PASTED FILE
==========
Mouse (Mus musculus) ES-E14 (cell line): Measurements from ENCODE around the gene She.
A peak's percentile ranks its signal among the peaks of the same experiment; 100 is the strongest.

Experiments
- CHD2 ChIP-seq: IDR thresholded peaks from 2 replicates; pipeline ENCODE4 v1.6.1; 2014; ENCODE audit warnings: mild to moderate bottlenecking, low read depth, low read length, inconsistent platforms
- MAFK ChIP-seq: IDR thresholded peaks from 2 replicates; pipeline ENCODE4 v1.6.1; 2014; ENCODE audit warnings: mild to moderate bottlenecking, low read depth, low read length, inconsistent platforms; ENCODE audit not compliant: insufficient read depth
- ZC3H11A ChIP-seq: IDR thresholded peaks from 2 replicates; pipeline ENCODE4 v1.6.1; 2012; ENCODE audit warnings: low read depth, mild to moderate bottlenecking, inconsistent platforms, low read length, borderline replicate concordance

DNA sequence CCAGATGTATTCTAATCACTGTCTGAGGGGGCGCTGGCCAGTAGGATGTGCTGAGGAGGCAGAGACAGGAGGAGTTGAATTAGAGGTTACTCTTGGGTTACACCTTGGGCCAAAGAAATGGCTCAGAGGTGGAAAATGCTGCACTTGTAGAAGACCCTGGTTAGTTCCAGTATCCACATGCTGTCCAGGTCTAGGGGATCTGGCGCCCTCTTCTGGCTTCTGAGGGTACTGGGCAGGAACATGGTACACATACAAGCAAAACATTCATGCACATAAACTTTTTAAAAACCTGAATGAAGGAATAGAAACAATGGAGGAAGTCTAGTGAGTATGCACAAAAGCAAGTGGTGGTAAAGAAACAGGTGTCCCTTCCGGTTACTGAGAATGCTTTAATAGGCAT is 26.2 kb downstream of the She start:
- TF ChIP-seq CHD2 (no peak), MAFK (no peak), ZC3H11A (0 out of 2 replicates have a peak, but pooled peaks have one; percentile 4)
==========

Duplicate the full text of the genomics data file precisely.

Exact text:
Mouse (Mus musculus) ES-E14 (cell line): Measurements from ENCODE around the gene She.
A peak's percentile ranks its signal among the peaks of the same experiment; 100 is the strongest.

Experiments
- CHD2 ChIP-seq: IDR thresholded peaks from 2 replicates; pipeline ENCODE4 v1.6.1; 2014; ENCODE audit warnings: mild to moderate bottlenecking, low read depth, low read length, inconsistent platforms
- MAFK ChIP-seq: IDR thresholded peaks from 2 replicates; pipeline ENCODE4 v1.6.1; 2014; ENCODE audit warnings: mild to moderate bottlenecking, low read depth, low read length, inconsistent platforms; ENCODE audit not compliant: insufficient read depth
- ZC3H11A ChIP-seq: IDR thresholded peaks from 2 replicates; pipeline ENCODE4 v1.6.1; 2012; ENCODE audit warnings: low read depth, mild to moderate bottlenecking, inconsistent platforms, low read length, borderline replicate concordance

DNA sequence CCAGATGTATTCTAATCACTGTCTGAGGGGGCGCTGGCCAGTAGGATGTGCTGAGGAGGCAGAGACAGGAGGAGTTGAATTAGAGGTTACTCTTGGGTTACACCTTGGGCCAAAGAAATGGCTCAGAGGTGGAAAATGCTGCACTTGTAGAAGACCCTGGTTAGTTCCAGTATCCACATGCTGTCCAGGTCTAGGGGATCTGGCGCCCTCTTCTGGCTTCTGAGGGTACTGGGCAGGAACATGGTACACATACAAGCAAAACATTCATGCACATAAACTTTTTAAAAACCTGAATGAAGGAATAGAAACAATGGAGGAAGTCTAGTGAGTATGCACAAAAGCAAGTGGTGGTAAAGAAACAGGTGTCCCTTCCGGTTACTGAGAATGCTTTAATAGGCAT is 26.2 kb downstream of the She start:
- TF ChIP-seq CHD2 (no peak), MAFK (no peak), ZC3H11A (0 out of 2 replicates have a peak, but pooled peaks have one; percentile 4)